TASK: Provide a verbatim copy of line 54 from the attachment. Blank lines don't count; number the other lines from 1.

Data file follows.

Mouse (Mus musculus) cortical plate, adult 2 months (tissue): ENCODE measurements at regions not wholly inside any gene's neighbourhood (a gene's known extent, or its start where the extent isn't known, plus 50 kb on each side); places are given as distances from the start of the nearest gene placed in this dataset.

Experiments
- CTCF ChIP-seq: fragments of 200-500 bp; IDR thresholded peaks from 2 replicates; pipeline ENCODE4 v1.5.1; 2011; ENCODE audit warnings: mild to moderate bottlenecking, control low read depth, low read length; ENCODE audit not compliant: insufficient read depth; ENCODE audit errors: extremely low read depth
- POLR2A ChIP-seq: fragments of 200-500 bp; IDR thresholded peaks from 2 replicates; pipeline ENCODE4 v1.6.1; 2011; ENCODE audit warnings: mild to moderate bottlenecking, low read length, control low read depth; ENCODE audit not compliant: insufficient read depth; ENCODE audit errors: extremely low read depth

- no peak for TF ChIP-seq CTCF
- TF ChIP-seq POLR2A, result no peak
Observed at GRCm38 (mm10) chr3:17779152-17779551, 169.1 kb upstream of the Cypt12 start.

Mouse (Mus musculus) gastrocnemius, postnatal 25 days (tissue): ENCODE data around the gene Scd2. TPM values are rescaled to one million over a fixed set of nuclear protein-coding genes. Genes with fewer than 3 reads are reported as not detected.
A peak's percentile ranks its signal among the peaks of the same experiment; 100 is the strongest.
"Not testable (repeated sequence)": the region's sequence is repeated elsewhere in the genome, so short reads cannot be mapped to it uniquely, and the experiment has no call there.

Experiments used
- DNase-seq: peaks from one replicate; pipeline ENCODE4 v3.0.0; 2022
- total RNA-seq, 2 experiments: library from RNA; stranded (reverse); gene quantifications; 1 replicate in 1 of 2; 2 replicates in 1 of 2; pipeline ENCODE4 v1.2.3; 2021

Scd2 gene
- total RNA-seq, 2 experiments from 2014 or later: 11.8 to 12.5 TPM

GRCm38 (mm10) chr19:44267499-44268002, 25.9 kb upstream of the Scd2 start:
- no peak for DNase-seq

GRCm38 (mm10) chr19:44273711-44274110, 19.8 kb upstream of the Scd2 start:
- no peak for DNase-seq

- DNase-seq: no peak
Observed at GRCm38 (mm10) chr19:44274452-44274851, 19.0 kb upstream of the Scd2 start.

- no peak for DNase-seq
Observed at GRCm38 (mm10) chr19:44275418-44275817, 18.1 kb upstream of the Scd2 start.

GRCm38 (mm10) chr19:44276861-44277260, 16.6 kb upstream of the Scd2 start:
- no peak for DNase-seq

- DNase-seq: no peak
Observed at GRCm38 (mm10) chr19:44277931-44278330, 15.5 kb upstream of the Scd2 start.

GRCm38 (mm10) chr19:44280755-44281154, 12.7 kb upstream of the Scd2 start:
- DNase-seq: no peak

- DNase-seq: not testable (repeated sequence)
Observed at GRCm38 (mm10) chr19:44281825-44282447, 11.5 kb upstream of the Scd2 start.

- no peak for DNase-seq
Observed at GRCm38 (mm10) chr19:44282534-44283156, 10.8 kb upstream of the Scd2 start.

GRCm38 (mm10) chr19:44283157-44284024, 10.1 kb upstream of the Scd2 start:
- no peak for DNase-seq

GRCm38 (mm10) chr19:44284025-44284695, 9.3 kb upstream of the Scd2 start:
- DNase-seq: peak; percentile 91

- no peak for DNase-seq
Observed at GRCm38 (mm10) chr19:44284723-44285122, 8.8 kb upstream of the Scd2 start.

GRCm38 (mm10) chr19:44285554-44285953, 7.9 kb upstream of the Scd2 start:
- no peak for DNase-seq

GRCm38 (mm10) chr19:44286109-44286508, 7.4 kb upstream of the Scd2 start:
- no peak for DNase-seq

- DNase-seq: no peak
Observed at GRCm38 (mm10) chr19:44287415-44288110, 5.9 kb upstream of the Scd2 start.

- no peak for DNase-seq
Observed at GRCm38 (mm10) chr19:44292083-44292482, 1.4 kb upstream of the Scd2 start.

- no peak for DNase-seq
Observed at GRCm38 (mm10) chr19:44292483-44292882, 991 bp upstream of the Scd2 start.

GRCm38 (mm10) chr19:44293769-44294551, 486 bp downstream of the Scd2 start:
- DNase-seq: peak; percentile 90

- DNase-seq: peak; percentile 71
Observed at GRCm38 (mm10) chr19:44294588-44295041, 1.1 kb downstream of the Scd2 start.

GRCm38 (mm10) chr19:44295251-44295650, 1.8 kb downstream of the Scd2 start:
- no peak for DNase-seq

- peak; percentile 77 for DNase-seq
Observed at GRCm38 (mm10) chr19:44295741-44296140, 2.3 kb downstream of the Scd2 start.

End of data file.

GRCm38 (mm10) chr19:44295251-44295650, 1.8 kb downstream of the Scd2 start: